6. Yum that really looks delicious and is definitely going on my menu within the next couple of days. Thanks for sharing :)

  7. I’m making the crock pot variation with pan fried variation of the butternut squash (temporary living arrangement ~ no oven). I must say…I’ve never had butternut squash before and I have a slight contempt for regular potatoes now!

    Great dish! It’s going on my “Cook to Kill” list for potential guests…:-)

    • I wish I would have made this in my crockpot! How brilliant! Totally doing that next time, thanks for the idea, and I’m glad you like it!

  8. We love butternut squash! Your recipe picture looks like you’ve used some seasonings on your squash? Can you tell me what they are?

    • Hi Kelli – it’s oregano that I added to the squash after cooking. In the recipe it calls for it afterward as I felt it would give better flavor that way. Enjoy!

    • You bet it can! I made the whole batch, had a bowl then froze it all in single serving containers. Worked out great!

  9. THIS is being bookmarked. DONE!
    Oh and question for you: I peel and bake butternut squash like a hooker spends time on a street corner… yeah, that’s not my question… or even a question, but I was curious… if you don’t wear gloves, do your hands get REALLY dry from touching the butternut squash??? Or is this just me and I have some sort of weird allergic issue with it??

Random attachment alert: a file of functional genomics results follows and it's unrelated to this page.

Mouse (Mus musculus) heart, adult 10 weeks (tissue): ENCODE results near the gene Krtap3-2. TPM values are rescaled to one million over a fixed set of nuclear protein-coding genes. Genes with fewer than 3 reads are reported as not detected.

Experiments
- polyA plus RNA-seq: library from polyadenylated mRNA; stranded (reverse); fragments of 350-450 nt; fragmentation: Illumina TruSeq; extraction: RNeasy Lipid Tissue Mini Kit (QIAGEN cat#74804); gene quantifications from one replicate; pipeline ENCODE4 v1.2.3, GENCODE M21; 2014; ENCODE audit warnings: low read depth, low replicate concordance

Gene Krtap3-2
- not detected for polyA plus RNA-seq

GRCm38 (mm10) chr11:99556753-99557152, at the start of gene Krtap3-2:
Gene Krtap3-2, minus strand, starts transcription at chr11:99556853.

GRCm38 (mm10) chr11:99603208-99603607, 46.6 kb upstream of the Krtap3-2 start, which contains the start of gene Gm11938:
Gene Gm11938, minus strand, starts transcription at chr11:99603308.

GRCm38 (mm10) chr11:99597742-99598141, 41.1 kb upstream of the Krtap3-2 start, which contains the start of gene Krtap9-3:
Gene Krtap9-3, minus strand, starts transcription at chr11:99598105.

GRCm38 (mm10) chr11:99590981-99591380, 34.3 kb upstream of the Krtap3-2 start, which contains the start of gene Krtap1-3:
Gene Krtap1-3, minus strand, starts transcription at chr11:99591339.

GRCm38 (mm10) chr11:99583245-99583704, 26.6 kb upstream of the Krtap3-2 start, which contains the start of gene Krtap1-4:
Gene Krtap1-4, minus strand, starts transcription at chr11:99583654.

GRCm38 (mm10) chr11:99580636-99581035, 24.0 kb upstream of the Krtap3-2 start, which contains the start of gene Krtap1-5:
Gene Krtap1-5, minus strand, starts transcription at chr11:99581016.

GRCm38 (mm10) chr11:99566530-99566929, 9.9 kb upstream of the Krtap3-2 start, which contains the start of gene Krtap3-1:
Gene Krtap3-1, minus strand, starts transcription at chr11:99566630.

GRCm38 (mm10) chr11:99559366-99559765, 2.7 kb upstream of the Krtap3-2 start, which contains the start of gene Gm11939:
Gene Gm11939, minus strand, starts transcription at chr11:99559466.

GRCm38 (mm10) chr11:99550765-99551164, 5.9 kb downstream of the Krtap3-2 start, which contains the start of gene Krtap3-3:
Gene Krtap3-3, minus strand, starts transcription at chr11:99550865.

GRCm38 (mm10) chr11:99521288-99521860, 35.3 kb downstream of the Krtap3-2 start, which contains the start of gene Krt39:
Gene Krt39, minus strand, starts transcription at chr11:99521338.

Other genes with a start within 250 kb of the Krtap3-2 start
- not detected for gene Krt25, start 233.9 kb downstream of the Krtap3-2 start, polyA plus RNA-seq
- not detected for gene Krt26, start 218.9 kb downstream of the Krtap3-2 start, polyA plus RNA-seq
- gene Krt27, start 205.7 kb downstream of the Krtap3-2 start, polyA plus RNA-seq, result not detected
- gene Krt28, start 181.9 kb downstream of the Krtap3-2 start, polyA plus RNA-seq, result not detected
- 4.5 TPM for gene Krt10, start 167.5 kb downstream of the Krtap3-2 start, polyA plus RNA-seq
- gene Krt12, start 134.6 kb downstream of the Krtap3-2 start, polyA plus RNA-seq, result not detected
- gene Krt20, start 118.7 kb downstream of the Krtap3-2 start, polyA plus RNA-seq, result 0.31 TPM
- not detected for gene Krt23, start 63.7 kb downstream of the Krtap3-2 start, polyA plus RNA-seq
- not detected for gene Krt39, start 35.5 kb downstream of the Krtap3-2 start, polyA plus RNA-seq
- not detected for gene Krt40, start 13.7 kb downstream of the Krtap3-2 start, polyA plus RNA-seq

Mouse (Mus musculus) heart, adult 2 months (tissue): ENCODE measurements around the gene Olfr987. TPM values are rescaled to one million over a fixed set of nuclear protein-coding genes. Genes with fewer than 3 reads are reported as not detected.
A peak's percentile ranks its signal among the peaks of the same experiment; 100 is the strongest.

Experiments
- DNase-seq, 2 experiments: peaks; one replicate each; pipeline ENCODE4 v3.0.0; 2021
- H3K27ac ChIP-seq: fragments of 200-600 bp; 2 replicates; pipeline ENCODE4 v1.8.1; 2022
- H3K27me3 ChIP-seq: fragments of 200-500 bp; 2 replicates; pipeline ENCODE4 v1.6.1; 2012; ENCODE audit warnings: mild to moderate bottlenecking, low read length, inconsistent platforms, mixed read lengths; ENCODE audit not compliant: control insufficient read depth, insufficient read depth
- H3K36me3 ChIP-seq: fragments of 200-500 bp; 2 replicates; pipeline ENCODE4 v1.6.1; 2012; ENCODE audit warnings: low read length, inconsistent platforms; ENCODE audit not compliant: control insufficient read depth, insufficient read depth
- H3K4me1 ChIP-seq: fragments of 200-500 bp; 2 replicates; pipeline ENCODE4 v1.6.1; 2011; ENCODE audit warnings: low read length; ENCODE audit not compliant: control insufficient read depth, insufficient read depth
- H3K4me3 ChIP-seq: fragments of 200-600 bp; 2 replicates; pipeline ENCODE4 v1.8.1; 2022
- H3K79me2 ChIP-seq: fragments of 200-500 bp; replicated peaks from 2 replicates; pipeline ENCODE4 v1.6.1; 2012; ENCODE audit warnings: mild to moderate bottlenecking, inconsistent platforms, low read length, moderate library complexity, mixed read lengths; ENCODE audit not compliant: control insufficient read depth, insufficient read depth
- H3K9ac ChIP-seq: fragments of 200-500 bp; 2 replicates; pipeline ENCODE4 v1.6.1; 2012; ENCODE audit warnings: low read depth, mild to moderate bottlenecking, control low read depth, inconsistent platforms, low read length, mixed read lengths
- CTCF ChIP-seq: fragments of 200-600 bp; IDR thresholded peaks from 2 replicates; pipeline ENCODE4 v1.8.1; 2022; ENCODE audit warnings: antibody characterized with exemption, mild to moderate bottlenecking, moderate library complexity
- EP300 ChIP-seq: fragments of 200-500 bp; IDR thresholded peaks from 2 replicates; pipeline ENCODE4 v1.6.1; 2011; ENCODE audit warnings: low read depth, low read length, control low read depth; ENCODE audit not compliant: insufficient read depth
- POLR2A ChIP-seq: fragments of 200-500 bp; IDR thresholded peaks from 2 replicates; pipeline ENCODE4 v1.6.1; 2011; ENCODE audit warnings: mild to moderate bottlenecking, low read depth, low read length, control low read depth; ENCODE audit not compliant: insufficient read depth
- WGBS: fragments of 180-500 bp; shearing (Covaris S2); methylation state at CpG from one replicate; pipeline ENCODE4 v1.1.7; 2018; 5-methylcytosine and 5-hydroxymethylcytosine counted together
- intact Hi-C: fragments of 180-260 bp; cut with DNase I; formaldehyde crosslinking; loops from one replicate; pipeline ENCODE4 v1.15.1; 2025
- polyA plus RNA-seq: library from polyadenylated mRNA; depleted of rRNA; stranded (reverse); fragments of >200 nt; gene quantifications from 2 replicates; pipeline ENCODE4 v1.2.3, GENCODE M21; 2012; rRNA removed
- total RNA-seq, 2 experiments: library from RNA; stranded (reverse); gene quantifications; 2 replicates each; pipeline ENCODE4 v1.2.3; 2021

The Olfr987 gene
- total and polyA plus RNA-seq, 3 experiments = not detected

• Hi Gigi – no, my hands don’t get dry at all! That’s so odd!

  10. I made this for dinner tonight. My husband loved it! He said it was in his top 5 favorite meals ever eaten. Thank you!

  11. Thank you! I’ll need to make a lot of substitutions to make this AIP friendly, but I like the basic idea. I like to cut my squash in half before peeling.

  12. This looks sooo yummy. We love to use bison. I have a little hint I learned from Martha.. Use your mellon-baller to scrape the seed compartment of any squash or an apple or pear. The sharp edge of this little tool cuts right through the crisp flesh and leaves the ramaining cavity clean.

  13. This is in the oven right now and smells so good.
    I had to improvise with what I had.
    Ground turkey and beef for the meat. No olives or apricots so I just omitted them!
    I’m sure it will taste yummy though. Thanks.